Location Based Technologies at Festivals

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With the sun shining in London (for now), festival season is here! From Glastonbury to Bestival, we believe location technologies can help make festivals more engaging, enjoyable and even more popular.

Festivals are usually pretty large, and outdoors. So you could argue, “Hey! GPS works well outdoors, right?”. Think again. Unfortunately, when you have such a large mass of people in one place, with trees and technology all over the place, the GPS signal is often unreliable. When combined with the fact that having too many people can stop data connections working, people can’t communicate through devices or navigate their way around at all.

With Bluetooth® beacons distributed around the festival space there are suddenly a number of exciting new features available to users, such as:

  • Being able to locate friends with one click (when there is no signal)
  • Messaging friends even when there is no internet connection
  • Locate different stages and navigate to them
  • Contextual notifications based on things such as “Second act starting in 2 minutes, come to stage 4”. This way, festivalgoers don’t have to miss their favourite acts!
  • Push offers for bars and food stalls
  • Understand the busy and quiet areas of the festival

One might argue that all these features will drain the festivalgoers smartphone battery, however bluetooth low energy actually drains very little battery – much less than other apps that are likely to be used (e.g. snapchat, instagram…) In addition to this, festivals are installing many more phone charging stations to keep the crowd going, so we think it is becoming less of an issue.


(as seen on the BBC)

On the other hand, we also have the festival organisers themselves. With location based technologies such as Pointr, they can collect valuable data about concertgoers for the benefit of safety, revenue and delivering a better festival. What stage did they spend most of their time in, how did they move around the space, how often were the bars and food stands visited, where were the bottlenecks and so on…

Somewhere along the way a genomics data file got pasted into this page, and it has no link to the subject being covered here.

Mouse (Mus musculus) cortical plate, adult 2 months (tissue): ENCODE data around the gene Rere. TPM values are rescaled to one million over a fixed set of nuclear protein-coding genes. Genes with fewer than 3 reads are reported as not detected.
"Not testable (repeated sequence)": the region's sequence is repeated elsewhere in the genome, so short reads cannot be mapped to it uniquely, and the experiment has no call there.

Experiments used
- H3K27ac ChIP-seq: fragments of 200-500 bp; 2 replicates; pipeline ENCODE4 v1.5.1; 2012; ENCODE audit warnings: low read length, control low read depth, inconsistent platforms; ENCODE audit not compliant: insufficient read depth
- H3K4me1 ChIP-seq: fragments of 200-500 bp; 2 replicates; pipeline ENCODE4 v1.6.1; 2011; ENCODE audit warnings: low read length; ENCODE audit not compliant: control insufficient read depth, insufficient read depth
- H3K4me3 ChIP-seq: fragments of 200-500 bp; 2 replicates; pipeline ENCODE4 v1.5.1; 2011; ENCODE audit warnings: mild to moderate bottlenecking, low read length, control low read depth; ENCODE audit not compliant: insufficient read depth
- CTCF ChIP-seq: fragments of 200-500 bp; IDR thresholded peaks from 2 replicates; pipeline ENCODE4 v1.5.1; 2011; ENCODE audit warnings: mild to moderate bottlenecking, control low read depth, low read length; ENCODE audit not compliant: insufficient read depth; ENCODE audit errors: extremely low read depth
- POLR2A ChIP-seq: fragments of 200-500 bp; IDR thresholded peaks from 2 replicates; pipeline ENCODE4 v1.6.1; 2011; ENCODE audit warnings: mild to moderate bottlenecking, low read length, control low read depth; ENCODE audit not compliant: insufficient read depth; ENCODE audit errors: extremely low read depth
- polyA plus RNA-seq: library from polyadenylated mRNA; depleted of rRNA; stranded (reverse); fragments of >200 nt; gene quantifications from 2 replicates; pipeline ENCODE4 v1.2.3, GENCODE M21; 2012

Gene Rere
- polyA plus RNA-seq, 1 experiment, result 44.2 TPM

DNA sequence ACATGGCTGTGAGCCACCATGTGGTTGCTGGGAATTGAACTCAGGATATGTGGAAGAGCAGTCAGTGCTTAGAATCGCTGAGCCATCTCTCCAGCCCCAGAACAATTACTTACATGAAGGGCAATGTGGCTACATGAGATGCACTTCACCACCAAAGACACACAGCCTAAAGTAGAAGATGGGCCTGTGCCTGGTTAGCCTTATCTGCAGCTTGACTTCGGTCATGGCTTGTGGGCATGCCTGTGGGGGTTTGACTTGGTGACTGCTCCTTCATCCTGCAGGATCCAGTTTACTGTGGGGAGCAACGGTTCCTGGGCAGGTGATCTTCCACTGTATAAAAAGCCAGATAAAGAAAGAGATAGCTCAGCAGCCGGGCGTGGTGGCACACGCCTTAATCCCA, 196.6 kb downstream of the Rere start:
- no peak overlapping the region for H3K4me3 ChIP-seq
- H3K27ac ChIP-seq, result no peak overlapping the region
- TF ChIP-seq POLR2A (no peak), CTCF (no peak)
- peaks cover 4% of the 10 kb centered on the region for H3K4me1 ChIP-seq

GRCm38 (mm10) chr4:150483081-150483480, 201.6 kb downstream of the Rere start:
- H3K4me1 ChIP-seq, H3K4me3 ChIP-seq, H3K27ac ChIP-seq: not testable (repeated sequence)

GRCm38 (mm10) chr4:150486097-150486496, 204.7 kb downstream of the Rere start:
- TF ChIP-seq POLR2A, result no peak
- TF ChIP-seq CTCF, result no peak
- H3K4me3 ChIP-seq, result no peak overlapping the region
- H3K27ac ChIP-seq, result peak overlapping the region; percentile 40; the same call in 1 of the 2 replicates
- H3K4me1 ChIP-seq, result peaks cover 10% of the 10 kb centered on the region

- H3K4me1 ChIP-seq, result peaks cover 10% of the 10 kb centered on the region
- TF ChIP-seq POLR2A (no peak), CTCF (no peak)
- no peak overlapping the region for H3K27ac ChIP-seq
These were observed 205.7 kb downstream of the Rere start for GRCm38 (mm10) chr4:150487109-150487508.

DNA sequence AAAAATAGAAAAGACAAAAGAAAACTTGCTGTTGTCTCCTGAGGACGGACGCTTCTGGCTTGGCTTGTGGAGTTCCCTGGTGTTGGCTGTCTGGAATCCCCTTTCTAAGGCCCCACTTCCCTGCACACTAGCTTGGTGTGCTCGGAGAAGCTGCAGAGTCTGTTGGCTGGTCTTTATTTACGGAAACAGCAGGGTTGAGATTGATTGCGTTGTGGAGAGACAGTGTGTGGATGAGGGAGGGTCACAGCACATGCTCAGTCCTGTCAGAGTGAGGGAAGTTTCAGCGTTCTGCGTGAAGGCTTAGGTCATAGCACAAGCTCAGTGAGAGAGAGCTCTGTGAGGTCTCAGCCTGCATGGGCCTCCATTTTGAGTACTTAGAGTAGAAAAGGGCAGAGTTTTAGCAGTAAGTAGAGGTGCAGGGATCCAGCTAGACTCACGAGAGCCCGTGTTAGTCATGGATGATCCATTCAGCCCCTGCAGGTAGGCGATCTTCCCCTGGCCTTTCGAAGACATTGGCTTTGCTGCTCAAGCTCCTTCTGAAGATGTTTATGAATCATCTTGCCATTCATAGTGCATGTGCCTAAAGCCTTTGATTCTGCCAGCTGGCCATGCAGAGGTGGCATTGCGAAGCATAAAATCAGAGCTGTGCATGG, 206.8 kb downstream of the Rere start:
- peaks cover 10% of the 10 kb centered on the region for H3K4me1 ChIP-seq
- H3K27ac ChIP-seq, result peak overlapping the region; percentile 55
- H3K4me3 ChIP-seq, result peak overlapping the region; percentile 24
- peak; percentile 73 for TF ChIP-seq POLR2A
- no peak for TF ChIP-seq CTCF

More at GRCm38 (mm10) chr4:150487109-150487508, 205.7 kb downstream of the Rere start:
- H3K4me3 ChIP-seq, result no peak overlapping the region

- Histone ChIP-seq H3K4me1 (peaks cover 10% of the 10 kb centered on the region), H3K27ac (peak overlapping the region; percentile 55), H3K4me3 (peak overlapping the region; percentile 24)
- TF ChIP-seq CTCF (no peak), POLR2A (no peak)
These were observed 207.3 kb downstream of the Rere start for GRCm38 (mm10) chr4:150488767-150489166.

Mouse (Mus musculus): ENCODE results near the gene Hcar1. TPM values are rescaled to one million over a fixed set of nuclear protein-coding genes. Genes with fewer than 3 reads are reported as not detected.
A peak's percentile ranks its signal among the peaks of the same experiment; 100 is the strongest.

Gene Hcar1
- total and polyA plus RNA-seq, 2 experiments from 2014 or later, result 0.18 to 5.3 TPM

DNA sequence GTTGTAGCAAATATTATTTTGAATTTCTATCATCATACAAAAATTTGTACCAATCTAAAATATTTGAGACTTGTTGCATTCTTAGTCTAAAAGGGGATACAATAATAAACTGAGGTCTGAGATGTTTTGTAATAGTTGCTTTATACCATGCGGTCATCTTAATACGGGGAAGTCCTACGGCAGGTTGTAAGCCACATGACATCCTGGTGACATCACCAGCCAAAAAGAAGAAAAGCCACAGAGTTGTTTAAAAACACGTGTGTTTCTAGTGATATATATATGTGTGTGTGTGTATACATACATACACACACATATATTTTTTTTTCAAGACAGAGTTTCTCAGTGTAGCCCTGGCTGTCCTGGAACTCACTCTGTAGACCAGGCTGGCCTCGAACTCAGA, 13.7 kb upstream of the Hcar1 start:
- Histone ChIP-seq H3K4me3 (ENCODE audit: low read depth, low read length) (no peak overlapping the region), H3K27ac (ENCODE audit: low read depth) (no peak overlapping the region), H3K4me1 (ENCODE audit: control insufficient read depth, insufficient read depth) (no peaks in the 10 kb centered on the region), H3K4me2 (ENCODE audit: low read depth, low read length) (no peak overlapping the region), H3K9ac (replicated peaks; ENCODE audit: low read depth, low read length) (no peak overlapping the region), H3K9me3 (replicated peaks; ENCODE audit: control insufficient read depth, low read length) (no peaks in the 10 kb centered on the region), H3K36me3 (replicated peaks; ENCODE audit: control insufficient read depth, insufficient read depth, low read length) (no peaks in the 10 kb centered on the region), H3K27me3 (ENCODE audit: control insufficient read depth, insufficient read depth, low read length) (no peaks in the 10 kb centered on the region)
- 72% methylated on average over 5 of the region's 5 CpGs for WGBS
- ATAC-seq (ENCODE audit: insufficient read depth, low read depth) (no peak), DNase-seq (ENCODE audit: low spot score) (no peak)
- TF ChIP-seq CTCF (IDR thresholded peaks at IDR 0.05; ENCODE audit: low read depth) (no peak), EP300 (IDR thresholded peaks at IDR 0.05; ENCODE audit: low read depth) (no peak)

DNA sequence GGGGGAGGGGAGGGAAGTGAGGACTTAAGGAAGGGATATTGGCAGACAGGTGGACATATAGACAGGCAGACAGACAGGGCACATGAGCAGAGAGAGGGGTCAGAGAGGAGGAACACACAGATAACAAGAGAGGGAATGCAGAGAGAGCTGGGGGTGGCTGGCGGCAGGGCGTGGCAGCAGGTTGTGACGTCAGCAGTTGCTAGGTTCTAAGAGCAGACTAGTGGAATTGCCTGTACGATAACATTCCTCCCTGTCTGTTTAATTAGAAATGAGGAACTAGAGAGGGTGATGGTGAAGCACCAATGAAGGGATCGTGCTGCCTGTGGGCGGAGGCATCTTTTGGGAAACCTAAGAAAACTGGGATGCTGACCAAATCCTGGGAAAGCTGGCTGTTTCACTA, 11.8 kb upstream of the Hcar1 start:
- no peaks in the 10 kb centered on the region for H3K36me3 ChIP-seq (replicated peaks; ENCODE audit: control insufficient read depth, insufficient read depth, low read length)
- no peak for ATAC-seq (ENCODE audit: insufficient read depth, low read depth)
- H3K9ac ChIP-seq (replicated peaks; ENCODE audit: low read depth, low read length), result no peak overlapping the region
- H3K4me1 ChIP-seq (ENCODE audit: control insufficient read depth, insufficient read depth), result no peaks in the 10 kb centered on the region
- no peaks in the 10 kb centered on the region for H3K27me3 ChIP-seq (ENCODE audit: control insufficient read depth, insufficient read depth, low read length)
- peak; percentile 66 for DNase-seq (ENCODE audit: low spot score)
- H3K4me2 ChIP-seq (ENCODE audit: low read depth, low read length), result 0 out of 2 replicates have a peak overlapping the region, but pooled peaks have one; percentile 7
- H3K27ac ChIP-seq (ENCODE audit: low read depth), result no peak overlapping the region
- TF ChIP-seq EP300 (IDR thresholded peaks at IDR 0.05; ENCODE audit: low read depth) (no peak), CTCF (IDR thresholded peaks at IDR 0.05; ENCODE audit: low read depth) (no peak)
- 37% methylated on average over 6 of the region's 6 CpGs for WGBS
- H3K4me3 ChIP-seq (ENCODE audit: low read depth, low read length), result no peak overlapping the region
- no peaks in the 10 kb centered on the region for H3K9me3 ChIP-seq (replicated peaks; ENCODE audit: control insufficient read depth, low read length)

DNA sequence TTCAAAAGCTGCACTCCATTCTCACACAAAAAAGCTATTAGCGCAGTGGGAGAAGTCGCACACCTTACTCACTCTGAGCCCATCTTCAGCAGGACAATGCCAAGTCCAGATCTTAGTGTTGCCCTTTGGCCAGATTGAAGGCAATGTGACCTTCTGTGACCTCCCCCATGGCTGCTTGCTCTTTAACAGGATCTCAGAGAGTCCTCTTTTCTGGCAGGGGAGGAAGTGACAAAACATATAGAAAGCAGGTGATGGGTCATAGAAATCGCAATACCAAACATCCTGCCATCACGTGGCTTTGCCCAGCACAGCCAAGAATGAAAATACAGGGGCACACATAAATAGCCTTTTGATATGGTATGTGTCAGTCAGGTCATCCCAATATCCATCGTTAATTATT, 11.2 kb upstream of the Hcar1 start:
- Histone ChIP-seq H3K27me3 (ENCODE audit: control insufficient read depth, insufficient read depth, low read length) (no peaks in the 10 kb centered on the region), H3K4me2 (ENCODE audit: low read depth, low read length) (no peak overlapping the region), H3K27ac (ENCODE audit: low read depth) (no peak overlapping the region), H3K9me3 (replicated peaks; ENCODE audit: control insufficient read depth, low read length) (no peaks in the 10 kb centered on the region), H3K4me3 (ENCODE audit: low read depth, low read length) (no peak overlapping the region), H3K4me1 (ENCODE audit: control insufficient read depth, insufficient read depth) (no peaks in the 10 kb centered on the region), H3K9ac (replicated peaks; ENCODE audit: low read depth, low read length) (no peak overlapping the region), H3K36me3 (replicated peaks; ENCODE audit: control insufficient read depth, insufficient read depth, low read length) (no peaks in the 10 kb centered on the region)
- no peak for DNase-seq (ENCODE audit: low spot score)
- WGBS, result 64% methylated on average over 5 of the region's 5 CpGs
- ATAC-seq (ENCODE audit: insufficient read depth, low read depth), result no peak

A great example was the Bonnaroo festival, where they tracked the most popular stage via iBeacons, the average length people spent in specific areas of the festival (including the VIP areas), as well as some more standard stuff, like the number of notifications each device received. The image above shows a heatmap of festival attendees based on the iBeacons distributed.


In addition to the intelligence and insight generated from the data, the festival organisers can use the technology to deliver contextual messages with a promotional/commercial purpose.

Another great example would be the SXSW festival, where they had over 1,000 bluetooth beacons across Austin, Texas to help attendees make personal connections with each other. Through the bluetooth signals the users could see nearby attendees, and if they felt like networking they could even introduce themselves with a quick message.

Laura Mac Darby, left, and Emer Ryam, both from Dublin, Ireland, attend the free concert at Auditorium Shores headlined by Spoon at SXSW on Thursday, March 19, 2015. (AP Photo/Austin American-Statesman, Jay Janner)

Finally, to add to the whole location experience through a content angle, one technology we believe will really change the game in the festivals industry is that of Periscope. With it, you can share the festival experience with your friends who were unable to get tickets. With it, you can choose to share your livestream with a select few or anyone and everyone, and thus broadcast what is happening in your exact location all around the world.


Location technologies are trickling into our daily activities, and it’s just the beginning.

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